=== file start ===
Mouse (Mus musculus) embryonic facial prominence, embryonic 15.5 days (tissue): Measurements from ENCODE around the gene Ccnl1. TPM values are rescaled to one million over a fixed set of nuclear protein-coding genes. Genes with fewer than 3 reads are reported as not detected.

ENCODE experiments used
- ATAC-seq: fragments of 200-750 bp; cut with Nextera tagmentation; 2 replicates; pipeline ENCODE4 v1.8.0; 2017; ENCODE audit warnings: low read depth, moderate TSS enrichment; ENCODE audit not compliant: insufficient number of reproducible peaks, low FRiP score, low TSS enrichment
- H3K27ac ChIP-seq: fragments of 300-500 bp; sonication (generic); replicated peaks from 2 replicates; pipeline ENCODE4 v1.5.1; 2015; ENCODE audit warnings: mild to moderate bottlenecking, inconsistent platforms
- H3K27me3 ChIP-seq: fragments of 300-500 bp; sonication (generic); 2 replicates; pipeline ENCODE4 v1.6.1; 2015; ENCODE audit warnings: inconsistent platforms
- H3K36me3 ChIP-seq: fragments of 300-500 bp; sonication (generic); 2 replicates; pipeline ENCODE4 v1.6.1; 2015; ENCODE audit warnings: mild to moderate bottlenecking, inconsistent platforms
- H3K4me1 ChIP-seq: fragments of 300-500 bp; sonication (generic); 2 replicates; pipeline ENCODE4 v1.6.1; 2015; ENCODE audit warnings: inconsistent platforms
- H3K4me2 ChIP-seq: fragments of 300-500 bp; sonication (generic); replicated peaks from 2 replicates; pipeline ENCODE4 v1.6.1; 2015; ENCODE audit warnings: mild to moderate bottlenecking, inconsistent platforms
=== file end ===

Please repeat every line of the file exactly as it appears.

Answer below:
Mouse (Mus musculus) embryonic facial prominence, embryonic 15.5 days (tissue): Measurements from ENCODE around the gene Ccnl1. TPM values are rescaled to one million over a fixed set of nuclear protein-coding genes. Genes with fewer than 3 reads are reported as not detected.

ENCODE experiments used
- ATAC-seq: fragments of 200-750 bp; cut with Nextera tagmentation; 2 replicates; pipeline ENCODE4 v1.8.0; 2017; ENCODE audit warnings: low read depth, moderate TSS enrichment; ENCODE audit not compliant: insufficient number of reproducible peaks, low FRiP score, low TSS enrichment
- H3K27ac ChIP-seq: fragments of 300-500 bp; sonication (generic); replicated peaks from 2 replicates; pipeline ENCODE4 v1.5.1; 2015; ENCODE audit warnings: mild to moderate bottlenecking, inconsistent platforms
- H3K27me3 ChIP-seq: fragments of 300-500 bp; sonication (generic); 2 replicates; pipeline ENCODE4 v1.6.1; 2015; ENCODE audit warnings: inconsistent platforms
- H3K36me3 ChIP-seq: fragments of 300-500 bp; sonication (generic); 2 replicates; pipeline ENCODE4 v1.6.1; 2015; ENCODE audit warnings: mild to moderate bottlenecking, inconsistent platforms
- H3K4me1 ChIP-seq: fragments of 300-500 bp; sonication (generic); 2 replicates; pipeline ENCODE4 v1.6.1; 2015; ENCODE audit warnings: inconsistent platforms
- H3K4me2 ChIP-seq: fragments of 300-500 bp; sonication (generic); replicated peaks from 2 replicates; pipeline ENCODE4 v1.6.1; 2015; ENCODE audit warnings: mild to moderate bottlenecking, inconsistent platforms